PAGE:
The risk of this condition is higher among kids who are overweight, and also among boys. Many times, diagnosis is delayed because pain is referred to the knee or thigh (as in my patient). As time goes on, the femoral head slips more and more, like a scoop of ice cream slowly slipping off the cone on a hot day.
So began our journey with SCFE. A SCFE is when the ball slips off of the femoral neck like the ice cream slipping off of a cone. Doctors don't know why it happens but it occurs in 1 out of every 100,000 kids.
After mentioning S.C.F.E. to Jeremy he sent us on to a sports medicine theropiist within the hour. Tony Cox checked Zak's gate, talked to him, and measured his legs. His right leg, the sore one, was one inch shorter. He immediately went up stairs to Dr. Matthews, an orthopedic surgeon, and had us in front of him within an hour! Dr. Matthews x-rayed and diagnosed him with SCFE.
Another condition that has impacted a growing number of children is SCFE or Slipped Capital Femoral Epiphysis. In this condition a weakened growth plate causes the upper end of the femur (thigh bone) to slip backward in the hip joint. Although the incidence for SCFE is 10.8 cases per 100,000 children, the rate is higher among obese children.
As Danielle was getting off of the school bus, I noticed she was noticeably limping on her right side. I thought that she may have twisted her ankle at school; perhaps in PE class or running around school.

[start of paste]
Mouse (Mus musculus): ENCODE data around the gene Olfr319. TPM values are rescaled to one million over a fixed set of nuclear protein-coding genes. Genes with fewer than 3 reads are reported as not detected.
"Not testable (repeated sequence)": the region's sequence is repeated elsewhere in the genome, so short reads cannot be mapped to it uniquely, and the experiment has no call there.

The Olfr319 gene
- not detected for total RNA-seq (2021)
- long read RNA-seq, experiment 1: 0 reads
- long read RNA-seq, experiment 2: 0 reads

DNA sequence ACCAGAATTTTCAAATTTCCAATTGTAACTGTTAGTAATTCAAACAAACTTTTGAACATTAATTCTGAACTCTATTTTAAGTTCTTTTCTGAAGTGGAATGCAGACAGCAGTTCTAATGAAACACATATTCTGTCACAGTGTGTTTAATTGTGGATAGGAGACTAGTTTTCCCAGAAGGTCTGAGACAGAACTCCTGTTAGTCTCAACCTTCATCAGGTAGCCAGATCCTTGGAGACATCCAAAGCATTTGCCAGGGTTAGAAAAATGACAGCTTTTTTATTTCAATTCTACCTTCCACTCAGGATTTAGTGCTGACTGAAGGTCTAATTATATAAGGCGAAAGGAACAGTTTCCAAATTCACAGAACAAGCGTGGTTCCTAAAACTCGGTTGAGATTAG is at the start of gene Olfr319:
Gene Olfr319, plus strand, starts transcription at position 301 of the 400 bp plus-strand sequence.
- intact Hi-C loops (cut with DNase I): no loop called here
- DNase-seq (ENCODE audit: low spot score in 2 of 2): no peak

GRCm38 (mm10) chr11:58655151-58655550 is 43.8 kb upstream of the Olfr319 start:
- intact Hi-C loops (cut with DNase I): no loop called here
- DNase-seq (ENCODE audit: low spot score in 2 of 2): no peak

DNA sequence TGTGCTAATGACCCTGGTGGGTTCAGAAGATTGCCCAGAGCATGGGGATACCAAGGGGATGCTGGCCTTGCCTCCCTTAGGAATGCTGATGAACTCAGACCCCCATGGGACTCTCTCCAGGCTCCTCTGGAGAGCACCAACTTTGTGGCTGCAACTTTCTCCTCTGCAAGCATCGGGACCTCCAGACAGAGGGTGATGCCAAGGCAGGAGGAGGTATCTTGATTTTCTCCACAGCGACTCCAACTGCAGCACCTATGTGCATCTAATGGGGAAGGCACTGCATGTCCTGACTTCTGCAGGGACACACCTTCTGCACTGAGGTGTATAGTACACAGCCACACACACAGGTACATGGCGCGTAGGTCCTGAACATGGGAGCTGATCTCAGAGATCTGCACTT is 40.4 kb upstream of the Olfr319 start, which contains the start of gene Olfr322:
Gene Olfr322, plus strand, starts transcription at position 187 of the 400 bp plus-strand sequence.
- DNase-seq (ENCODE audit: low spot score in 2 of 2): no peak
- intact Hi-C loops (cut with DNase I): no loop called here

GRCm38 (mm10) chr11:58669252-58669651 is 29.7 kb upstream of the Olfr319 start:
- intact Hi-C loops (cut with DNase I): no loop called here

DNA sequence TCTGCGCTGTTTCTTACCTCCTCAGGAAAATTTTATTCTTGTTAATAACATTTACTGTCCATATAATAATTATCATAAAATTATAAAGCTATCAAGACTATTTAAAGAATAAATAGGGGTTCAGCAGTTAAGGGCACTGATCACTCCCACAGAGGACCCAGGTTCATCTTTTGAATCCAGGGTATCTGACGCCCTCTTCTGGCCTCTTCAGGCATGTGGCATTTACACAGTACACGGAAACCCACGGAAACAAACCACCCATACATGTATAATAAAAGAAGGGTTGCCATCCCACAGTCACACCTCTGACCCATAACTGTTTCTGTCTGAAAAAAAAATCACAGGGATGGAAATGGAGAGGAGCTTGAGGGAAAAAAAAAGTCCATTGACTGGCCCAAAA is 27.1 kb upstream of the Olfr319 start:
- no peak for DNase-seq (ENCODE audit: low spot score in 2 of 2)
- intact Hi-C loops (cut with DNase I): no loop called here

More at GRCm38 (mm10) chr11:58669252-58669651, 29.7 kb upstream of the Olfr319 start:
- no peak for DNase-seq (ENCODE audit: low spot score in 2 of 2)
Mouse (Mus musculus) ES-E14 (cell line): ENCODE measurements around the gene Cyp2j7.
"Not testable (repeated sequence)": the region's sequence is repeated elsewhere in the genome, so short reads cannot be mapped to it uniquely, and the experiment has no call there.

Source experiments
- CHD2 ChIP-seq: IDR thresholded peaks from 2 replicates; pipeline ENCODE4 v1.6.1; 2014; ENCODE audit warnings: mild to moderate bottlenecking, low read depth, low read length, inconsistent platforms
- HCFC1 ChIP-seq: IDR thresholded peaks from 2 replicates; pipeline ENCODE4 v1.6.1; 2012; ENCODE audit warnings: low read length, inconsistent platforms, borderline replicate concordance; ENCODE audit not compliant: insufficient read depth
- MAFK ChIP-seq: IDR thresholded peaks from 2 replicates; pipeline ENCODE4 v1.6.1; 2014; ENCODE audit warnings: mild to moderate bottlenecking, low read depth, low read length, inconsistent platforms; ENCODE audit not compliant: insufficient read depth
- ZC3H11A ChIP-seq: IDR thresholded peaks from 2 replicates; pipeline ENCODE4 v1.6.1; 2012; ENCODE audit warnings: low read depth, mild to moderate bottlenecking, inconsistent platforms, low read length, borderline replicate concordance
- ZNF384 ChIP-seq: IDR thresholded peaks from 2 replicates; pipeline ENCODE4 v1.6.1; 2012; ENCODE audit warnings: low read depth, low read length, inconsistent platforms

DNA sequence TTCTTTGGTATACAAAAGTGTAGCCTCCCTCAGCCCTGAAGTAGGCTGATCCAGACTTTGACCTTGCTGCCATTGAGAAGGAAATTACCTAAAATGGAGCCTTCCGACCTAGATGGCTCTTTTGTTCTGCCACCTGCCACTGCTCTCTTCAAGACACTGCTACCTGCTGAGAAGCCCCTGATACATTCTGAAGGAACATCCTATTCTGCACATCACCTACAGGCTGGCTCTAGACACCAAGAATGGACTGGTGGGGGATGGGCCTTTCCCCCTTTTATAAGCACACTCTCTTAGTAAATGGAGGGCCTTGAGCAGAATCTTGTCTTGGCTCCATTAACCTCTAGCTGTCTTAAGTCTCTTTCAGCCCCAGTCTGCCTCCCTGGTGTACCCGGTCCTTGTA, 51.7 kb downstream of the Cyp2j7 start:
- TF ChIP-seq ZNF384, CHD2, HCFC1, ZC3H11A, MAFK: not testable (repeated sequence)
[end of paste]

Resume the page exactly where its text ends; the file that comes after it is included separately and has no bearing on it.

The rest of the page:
Slipped Capital Femoral Epiphysis (SCFE) is the most common hip pathology in adolescents, it involves displacement at the epiphyseal plate (growth plate) involving the epiphysis and metaphysis.
A SCFE occurs when a weak spot in the growth plate causes the "ball" portion of the hip to slip out of position. The name "slipped capital femoral epiphysis" is a misnomer because the femoral head (aka "capital femoral epiphysis") actually stays in within the hip socket while the femoral neck "slips" forward (aka anterior) and rotates outward (aka external rotation). A SCFE is not a crack in the bone, but more like a crack in the growth plate.
Slipped capital femoral epiphysis (SCFE) is a disorder where the femoral epiphysis displaces from the femoral neck through the physeal plate. It is a common hip disorder in adolescents affecting approximately 10 per 100,000. Note however, about 15% will present with no description of hip pain but rather knee or thigh discomfort. Thus it is important to maintain a high degree of suspicion to diagnose and treat early.
Symptoms ◦groin and thigh pain ◾most common presentation
◦knee pain ◾can frequently present as knee pain (15-23%)
◦motion ◾patients prefer to sit in a chair with affected leg crossed over the other
◦duration ◾symptoms are usually present for weeks to several months before diagnosis is made.
Most patients complain of pain in the groin or hip, but some patients complain of pain in their thigh or knee. The patient may not be able to walk or may walk with a limp. Sometimes the patient may walk with the affected leg turned outward. Many kids have been told they have growing pains or a muscle pull because of the thigh and knee pain.
SCFE usually occurs in early adolescence and preferentially affects boys. Obesity is a significant risk factor. Genetic factors also contribute. SCFE is bilateral in one fifth of patients, and unilateral SCFE becomes bilateral in up to two thirds of patients.
Often atraumatic or associated with a minor injury, slipped capital femoral epiphysis (SCFE) - also known as slipped upper femoral epiphysis - is one of the most common adolescent hip disorders and represents a unique type of instability of the proximal femoral growth plate.
osteonecrosis of femoral head; increased risk with high grade slip